Pet names

Names that I have lovingly bestowed upon pet rats that apparently some people bestow upon their children.
  1. Anne
    • Origin:

      French variation of English Ann and Hebrew Hannah
    • Meaning:

      "grace"
    • Description:

      The name of the sainted mother of the Virgin Mary was among the top girls’ names for centuries, in both the original English Ann spelling and the French Anne. Both left the Top 100 around 1970 but Anne is still among the most classic names for girls, although others are more likely to choose the original Hannah, the Anna variation, or even Annabel or Annabella.
  2. Bandit
    • Origin:

      Word or occupational name
    • Description:

      We hesitate to call Bandit an occupational name, any more than Rogue or Vandal are occupational names, yet its use by one of the bandmembers of My Chemical Romance (for his daughter: we're not even going to go there) undoubtedly owes a debt to occupational cousins from Pilot to Parker. Recommended for use by rock stars with full-time nannies only.
  3. Doris
    • Origin:

      Greek
    • Meaning:

      "gift of the ocean"
    • Description:

      Doris had long been on our so-far-out-it-will-always-be-out-for-babies list, and seemed to be written there in indelible ink. But there are signs of a sea change, that Doris could profit from the revivals of Dorothy and Dorothea.
  4. Finnigan
    • Origin:

      Irish
    • Meaning:

      "fair"
    • Description:

      Finnigan is another way to spell Finnegan, one of the energetic Irish surname-names in vogue now. One note: While Finnigan, Finnian, Finley and so on are appealing names on their own, you don't need to use a longer form to get to Finn, which is a perfectly proper name all on its own.
  5. Gwen
    • Origin:

      Diminutive of Gwendolen/Gwendolyn
    • Meaning:

      "white circle"
    • Description:

      While Gwen may have originated as a short form of Gwendolen and Gwendolyn, these days it frequently stands on its own. Rocker Gwen Stefani has given it a shot of cool, and parents are choosing it as a standalone more and more often—Gwen hopped back onto the US Top 1000 in 2013 after an absence of over 30 years. Gwen could also be short for Guinevere.
  6. Horus
    • Origin:

      Egyptian
    • Meaning:

      "sun god"
    • Description:

      Sounds like Horace, looks like the head of a hawk on the body of a human.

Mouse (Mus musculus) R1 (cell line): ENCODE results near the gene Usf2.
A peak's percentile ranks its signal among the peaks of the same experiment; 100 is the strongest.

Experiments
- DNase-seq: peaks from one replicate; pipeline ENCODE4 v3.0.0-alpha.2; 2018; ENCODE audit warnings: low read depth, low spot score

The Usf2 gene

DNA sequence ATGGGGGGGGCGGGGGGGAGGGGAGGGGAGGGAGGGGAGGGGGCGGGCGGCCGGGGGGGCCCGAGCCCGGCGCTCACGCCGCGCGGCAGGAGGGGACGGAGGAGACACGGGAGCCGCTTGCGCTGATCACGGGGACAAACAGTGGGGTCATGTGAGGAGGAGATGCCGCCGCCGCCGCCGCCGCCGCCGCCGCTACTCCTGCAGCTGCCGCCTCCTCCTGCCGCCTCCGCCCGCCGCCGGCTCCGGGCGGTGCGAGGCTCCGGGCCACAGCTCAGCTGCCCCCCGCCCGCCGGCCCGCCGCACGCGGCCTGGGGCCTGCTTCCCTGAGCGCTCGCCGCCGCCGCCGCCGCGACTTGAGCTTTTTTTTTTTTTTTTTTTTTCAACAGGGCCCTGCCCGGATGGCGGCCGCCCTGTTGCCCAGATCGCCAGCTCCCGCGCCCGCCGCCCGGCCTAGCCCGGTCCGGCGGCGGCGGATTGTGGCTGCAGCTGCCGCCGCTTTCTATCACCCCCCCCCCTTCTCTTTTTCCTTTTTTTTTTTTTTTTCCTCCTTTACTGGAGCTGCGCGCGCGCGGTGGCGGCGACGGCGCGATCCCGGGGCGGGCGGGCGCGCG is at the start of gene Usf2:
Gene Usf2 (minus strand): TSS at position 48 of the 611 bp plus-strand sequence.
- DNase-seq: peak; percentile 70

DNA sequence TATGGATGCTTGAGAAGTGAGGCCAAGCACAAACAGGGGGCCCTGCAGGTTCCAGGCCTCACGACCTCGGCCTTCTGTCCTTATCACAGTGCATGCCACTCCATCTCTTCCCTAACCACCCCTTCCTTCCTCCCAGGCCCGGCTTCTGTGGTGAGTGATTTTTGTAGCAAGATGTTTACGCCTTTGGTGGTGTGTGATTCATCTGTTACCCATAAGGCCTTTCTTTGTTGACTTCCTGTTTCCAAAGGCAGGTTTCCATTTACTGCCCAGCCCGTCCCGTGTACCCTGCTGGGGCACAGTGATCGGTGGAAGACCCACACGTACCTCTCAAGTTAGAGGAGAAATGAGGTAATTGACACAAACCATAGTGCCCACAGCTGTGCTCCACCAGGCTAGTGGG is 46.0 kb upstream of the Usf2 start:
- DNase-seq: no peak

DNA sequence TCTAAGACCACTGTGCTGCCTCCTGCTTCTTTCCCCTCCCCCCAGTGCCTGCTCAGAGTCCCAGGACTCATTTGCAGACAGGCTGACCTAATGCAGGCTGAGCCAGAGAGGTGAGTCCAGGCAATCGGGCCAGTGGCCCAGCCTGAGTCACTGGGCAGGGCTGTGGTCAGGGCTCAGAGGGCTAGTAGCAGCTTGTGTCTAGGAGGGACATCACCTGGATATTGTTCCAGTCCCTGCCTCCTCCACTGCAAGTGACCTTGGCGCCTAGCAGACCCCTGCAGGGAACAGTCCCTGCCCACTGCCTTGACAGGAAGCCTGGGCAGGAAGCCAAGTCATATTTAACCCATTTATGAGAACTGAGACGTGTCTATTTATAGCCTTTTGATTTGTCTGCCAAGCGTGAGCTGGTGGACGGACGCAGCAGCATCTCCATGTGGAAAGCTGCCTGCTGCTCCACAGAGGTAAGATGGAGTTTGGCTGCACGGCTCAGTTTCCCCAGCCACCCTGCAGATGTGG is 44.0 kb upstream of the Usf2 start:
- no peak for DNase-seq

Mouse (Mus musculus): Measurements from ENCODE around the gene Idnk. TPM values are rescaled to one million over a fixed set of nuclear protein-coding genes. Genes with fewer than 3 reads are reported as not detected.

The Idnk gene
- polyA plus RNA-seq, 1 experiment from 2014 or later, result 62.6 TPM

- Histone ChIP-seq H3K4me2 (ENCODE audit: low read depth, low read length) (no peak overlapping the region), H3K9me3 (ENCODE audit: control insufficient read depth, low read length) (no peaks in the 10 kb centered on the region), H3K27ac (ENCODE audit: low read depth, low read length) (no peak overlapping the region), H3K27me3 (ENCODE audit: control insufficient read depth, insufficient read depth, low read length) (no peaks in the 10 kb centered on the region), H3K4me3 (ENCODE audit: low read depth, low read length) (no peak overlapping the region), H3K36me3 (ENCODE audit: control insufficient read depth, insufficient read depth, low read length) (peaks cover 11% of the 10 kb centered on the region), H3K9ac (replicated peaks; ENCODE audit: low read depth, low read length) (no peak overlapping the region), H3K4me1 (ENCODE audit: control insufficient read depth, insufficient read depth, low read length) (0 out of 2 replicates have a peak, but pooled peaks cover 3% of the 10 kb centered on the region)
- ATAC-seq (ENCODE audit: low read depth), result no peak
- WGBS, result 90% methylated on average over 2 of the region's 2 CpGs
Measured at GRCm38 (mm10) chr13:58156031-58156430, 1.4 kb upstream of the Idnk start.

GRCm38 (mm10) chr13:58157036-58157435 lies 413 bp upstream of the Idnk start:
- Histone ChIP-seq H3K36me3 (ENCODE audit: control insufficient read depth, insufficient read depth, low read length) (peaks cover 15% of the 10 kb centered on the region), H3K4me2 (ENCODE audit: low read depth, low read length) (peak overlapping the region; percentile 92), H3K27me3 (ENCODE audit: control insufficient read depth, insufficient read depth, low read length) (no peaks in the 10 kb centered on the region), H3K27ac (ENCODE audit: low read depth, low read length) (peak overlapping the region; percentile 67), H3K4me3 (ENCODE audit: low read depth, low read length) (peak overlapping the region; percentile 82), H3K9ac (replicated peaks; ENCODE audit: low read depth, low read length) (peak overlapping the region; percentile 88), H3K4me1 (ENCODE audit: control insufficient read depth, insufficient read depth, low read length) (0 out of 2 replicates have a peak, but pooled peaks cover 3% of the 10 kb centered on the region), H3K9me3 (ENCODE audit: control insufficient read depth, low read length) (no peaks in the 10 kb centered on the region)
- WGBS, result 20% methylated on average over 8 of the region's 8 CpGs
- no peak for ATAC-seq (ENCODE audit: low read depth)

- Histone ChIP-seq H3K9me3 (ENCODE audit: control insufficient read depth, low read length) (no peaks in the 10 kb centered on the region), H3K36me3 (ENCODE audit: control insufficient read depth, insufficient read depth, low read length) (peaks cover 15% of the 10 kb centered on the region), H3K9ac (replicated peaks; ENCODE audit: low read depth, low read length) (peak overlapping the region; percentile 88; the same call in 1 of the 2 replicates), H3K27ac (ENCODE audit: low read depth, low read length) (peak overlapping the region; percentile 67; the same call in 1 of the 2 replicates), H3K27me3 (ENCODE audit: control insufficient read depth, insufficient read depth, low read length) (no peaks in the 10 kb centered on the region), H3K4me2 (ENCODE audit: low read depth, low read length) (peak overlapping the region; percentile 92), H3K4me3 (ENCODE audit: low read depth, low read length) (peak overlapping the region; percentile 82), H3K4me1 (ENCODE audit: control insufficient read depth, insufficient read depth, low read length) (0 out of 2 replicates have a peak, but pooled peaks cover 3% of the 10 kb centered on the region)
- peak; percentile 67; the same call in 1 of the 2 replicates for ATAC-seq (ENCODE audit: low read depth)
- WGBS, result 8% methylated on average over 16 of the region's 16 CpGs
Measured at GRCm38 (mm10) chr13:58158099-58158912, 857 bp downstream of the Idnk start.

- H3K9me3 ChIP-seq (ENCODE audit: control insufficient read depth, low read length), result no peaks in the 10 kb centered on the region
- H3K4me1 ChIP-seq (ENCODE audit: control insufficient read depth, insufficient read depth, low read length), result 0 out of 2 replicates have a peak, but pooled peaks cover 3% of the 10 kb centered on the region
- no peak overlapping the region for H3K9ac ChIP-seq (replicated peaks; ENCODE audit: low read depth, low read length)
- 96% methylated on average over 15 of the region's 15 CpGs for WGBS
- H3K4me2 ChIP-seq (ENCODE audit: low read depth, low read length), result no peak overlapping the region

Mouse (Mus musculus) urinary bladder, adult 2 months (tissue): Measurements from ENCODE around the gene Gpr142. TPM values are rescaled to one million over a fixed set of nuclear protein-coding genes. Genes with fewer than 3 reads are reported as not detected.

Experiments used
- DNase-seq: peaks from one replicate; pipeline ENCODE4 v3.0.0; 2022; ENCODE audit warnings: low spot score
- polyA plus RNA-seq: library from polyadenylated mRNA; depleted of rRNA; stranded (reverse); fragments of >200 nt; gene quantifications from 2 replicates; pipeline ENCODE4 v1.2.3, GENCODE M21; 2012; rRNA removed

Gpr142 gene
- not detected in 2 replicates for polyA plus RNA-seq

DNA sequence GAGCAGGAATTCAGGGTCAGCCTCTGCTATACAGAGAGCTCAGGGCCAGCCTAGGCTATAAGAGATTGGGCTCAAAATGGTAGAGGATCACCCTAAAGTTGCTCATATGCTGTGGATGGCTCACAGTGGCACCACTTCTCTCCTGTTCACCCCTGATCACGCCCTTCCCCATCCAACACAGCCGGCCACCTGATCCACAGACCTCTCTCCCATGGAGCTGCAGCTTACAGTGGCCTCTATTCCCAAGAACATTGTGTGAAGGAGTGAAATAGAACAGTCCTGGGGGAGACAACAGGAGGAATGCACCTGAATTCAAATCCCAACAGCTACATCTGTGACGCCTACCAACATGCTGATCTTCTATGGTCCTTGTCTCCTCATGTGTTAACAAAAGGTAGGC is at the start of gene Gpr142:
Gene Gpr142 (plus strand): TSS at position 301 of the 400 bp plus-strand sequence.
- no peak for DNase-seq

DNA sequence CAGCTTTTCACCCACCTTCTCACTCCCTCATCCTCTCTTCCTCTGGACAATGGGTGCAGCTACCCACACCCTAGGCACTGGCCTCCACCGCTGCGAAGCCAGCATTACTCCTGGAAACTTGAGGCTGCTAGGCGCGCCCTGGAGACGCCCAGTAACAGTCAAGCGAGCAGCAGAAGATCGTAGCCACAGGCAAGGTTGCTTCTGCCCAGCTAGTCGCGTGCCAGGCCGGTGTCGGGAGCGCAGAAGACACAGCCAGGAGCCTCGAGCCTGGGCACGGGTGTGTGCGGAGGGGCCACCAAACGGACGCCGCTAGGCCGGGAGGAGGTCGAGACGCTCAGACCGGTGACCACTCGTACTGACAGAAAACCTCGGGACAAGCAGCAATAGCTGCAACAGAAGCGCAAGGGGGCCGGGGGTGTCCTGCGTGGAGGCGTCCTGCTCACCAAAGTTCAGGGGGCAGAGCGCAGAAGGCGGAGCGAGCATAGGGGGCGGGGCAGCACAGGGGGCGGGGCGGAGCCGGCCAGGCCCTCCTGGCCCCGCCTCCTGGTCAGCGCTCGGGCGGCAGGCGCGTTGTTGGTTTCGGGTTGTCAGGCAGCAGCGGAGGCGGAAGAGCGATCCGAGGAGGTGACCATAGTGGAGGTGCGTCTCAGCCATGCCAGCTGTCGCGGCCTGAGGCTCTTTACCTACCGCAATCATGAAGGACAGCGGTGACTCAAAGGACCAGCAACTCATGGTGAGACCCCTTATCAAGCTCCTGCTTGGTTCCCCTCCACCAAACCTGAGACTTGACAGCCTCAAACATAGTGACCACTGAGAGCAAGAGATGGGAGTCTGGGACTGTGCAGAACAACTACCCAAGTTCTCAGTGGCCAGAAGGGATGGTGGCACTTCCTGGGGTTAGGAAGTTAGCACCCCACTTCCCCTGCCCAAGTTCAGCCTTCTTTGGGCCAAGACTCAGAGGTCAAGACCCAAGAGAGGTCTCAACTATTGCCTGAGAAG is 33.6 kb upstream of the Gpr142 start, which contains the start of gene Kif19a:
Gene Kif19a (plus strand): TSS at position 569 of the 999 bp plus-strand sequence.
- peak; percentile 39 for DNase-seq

7. Hugo
    • Origin:

      Latinized form of Hugh
    • Meaning:

      "mind, intellect"
    • Description:

      Hugo, the Latin form of Hugh, has more heft and energy than the original -- and of course we love names that end (or begin, for that matter) with an o. This one is especially appealing because it's backed up by lots of solid history and European style.
  8. Jill
    • Origin:

      Diminutive of Gillian or Juliana
    • Meaning:

      "youthful"
    • Description:

      Probably due to its nursery rhyme association, Jill has the perpetual air of a rosy-cheeked tot -- even though it is one of the oldest names on the roster, a medieval variation on the Roman Julia. The pairing of Jack and Jill to connote a generic boy and girl goes back at least to the fifteenth century. But can knowing Jill's history keep it from sounding like a cute mid-twentieth century invention? There may be some possibility of Jill making it back up the hill.
  9. Morys
    • Perseus
      • Origin:

        Greek mythology name
      • Meaning:

        "to destroy"
      • Description:

        Perseus is a godly Greek hero (he was a son of Zeus) whose ancient name just might have modern possibilities along with other so-old-they're-new-again names such as Atticus and Orion.
    • Shirley
      • Origin:

        English
      • Meaning:

        "bright meadow"
      • Description:

        Shirley Temple almost single-handedly lifted the gloom of the Great Depression, and in tribute (and perhaps wishing for a similarly curly-headed, dimpled darling of their own), thousands of parents of that generation gave their little girls her name. In 1935, Shirley was the second most popular girls' name in the country with more than 42,000 babies named Shirley.
    • TIBERIUS